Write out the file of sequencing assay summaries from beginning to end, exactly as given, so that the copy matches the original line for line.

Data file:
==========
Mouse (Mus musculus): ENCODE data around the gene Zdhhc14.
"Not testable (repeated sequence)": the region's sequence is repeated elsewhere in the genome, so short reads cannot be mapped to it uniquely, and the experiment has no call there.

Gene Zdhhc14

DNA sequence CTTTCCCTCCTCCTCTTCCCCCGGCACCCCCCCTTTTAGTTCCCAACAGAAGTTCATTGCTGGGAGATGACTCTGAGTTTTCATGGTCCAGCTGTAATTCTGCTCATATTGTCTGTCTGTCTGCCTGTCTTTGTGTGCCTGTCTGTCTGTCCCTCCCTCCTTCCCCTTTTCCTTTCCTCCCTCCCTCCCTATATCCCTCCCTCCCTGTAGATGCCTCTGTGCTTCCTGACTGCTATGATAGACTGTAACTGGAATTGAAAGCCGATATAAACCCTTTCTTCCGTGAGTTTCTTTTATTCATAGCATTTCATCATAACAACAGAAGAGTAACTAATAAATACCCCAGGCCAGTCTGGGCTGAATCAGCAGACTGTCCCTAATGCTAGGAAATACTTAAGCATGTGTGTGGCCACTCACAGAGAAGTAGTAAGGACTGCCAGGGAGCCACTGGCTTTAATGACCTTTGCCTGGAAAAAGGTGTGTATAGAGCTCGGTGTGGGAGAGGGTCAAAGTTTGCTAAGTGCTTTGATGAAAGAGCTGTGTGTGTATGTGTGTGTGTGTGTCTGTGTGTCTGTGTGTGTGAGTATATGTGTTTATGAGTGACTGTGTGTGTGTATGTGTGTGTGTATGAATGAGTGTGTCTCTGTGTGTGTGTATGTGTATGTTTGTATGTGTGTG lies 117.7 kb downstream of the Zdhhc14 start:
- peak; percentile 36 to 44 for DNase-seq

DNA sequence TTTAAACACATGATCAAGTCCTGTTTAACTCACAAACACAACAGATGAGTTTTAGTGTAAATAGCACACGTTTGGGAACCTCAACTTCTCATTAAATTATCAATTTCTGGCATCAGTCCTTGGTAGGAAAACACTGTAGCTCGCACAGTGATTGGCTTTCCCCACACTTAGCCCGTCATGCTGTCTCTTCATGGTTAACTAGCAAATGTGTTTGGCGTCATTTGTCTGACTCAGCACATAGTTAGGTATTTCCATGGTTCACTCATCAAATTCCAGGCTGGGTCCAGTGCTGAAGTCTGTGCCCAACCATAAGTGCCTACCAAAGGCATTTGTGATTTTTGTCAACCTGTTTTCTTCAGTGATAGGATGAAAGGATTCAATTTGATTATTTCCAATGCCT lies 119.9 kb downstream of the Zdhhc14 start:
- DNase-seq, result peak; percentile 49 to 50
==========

Mouse (Mus musculus): ENCODE data around the gene Zdhhc14.
"Not testable (repeated sequence)": the region's sequence is repeated elsewhere in the genome, so short reads cannot be mapped to it uniquely, and the experiment has no call there.

Gene Zdhhc14

DNA sequence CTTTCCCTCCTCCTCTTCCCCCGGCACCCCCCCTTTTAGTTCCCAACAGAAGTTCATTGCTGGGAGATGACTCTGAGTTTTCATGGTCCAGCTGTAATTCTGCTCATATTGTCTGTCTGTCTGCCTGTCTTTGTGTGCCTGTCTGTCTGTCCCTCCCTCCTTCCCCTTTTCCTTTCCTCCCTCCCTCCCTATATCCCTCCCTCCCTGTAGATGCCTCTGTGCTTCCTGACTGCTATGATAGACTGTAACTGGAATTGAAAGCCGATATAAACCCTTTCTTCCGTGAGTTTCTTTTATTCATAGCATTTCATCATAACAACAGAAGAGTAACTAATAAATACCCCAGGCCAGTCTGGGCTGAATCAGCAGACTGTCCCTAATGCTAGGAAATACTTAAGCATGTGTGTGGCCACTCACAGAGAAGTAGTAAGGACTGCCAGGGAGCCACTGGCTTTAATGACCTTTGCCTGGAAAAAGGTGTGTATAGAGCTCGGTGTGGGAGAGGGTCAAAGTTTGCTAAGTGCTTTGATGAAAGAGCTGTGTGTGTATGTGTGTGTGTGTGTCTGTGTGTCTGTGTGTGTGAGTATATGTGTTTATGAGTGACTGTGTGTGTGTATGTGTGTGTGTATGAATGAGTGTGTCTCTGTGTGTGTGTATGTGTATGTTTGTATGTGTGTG lies 117.7 kb downstream of the Zdhhc14 start:
- peak; percentile 36 to 44 for DNase-seq

DNA sequence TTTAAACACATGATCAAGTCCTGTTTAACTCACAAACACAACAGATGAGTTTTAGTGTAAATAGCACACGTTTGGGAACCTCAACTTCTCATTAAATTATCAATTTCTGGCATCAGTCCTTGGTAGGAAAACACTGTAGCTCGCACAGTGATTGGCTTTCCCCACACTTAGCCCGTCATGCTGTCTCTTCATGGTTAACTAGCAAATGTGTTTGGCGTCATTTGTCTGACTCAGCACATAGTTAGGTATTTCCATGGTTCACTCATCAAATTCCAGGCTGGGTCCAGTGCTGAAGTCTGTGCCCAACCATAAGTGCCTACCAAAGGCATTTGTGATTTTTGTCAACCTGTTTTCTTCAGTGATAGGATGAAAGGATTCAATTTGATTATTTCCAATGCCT lies 119.9 kb downstream of the Zdhhc14 start:
- DNase-seq, result peak; percentile 49 to 50